What this otherwise interesting and enjoyable documentary on the early Mayans whined about — even more than Third World agricultural techniques — was the fact that descendants of these ancient people were venturing out in the thulies without government approval or, more importantly, academic sanction, finding pyramids and other structures abandoned by their ancestors before tenured treasure-hunters could, burrowing into them and laying claim to their inheritance, which they then used to supplement the crappy income that comes of subsistence farming.
These people were constantly referred to as “looters” by the documentary’s writers and the featured academics, who, unbelievably, begrudge them — and their hungry children — what Indiana Jones’ girlfriend Marian Ravenwood accurately called “little bits of junk”, a phrase that I firmly believe should be tattooed across every academic archaeologist’s torso simply to remind him of the proper priorities in life.
Backwards, so he can see it in the bathroom mirror.
Or upside-down, across his stomach.
Robert Bakker of hotblooded dinosaur fame has criticized proposed laws that make amateur paleontology a crime, pointing out that most good finds begin with non-professionals stumbling across interesting new materials. Unfortunately, many such laws are already in place for archaeology, with government, in effect, preclaiming everything under the topsoil before it’s discovered, a clear-cut case of underground Marxism.
You often hear supporters of such laws snort, “That ought to be in a museum!” when they spot some desirable something on a collector’s mantlepiece. But isn’t it infinitely better off there, than hidden in a museum basement where most “nationalized” artifacts and fossils end up? And given the miserable track record socialism has earned in every other field of human endeavor, isn’t it socialists who belong in a museum?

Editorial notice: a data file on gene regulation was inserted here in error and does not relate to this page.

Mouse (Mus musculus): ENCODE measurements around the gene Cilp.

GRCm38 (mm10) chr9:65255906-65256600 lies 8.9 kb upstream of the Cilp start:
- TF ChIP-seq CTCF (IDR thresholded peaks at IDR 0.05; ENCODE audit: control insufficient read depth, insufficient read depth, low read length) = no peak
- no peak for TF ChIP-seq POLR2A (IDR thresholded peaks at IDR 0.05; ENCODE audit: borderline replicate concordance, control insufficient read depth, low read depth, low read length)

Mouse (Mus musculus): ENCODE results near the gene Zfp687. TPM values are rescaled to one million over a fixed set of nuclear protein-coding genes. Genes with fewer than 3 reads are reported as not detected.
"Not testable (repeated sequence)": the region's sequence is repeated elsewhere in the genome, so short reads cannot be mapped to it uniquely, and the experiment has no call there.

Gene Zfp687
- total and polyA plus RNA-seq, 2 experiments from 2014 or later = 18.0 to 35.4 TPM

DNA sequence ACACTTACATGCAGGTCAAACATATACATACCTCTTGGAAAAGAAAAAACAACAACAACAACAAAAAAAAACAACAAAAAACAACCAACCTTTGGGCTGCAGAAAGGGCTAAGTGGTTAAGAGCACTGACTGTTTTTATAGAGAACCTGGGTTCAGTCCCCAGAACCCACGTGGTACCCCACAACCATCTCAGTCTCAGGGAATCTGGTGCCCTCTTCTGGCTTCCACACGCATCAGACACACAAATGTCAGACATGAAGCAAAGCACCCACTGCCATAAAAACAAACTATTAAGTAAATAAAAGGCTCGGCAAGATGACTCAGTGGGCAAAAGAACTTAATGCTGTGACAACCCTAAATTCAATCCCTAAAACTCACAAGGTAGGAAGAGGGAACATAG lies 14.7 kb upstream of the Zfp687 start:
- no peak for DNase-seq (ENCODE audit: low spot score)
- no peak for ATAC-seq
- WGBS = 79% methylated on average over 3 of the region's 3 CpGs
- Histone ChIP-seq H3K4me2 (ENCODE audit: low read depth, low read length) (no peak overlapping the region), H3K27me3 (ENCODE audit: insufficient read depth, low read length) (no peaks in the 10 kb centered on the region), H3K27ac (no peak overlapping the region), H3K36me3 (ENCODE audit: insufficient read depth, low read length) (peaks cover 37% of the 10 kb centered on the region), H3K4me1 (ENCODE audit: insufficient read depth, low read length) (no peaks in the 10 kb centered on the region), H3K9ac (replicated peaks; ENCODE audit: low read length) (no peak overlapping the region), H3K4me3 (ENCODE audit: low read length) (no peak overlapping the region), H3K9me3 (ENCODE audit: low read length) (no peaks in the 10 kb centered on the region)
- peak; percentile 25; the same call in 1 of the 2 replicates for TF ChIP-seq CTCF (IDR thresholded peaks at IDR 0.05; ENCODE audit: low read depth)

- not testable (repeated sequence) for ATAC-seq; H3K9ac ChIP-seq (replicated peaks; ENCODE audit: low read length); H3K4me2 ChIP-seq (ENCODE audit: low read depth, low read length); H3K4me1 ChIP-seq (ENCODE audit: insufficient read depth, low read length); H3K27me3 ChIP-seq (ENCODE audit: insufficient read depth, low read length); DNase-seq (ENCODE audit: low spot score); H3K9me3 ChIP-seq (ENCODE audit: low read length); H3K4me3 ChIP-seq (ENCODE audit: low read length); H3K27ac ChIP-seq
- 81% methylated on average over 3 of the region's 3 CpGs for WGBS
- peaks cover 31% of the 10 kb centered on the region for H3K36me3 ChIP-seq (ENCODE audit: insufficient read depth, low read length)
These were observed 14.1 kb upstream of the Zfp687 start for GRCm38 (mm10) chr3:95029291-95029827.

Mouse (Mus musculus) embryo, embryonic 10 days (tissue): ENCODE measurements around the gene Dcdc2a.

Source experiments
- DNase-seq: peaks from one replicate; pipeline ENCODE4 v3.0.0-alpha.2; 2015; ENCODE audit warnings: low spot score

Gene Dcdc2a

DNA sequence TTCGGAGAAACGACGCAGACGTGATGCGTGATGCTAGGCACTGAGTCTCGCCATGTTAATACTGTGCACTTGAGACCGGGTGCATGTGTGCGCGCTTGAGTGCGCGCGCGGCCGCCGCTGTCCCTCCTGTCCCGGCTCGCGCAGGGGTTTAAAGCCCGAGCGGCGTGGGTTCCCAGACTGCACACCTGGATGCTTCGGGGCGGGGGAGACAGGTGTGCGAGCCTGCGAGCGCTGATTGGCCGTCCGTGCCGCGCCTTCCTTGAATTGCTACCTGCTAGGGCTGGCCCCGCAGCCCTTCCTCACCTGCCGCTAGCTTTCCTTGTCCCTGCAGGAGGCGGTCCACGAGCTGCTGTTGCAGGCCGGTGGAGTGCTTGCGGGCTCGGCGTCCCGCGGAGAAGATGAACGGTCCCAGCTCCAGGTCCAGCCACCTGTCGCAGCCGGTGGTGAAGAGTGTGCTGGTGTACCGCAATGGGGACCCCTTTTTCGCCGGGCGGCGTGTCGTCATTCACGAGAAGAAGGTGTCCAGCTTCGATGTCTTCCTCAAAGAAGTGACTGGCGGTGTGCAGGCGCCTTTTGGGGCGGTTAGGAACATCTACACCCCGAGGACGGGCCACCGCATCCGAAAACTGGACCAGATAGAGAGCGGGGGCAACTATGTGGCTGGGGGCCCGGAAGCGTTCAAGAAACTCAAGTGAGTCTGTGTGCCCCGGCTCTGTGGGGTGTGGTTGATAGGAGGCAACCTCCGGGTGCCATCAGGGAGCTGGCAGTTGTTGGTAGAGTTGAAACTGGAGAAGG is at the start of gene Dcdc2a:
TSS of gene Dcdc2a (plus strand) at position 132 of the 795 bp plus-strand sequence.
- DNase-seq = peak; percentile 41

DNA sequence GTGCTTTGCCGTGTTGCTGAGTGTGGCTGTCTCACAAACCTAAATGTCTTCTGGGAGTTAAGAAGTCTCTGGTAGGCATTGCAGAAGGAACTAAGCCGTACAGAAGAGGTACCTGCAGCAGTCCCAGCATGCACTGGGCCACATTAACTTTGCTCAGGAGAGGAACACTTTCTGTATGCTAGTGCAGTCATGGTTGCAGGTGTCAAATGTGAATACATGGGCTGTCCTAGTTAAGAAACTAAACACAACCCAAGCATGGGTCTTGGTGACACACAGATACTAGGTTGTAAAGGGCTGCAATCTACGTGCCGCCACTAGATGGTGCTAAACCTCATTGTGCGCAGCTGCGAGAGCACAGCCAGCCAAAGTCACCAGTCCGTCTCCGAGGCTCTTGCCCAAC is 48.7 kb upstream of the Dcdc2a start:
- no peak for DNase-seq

Believe me when I attest that archaeology is important to me for many reasons and has been since I was about five years old. Much like paleontology, it tells us where we are by showing us where we’ve been. Sometimes it explains how we got this way and warns us of mistakes we shouldn’t make again. And it’s just plain splendiferously mysterious and interesting — like an old adventure radio serial. My very lovely and talented wife is preparing herself even now for a second career in archaeology. She’d like to be curator of a private museum in the Southwest.
What fun we’re going to have!
But not only is there nothing under the ground worth depriving some poor farmer’s family of a meal, of arresting, jailing, possibly killing him over, there is yet another extremely important ethical consideration.
What, precisely, is the moral distinction between a pot-hunting farmer, on the one hand, digging into a hill and extracting something for profit that will improve his life and the lives of his kids, and a college professor, on the other hand, from some faraway country, doing exactly the same thing for profit in the form of tenure and scientific prestige?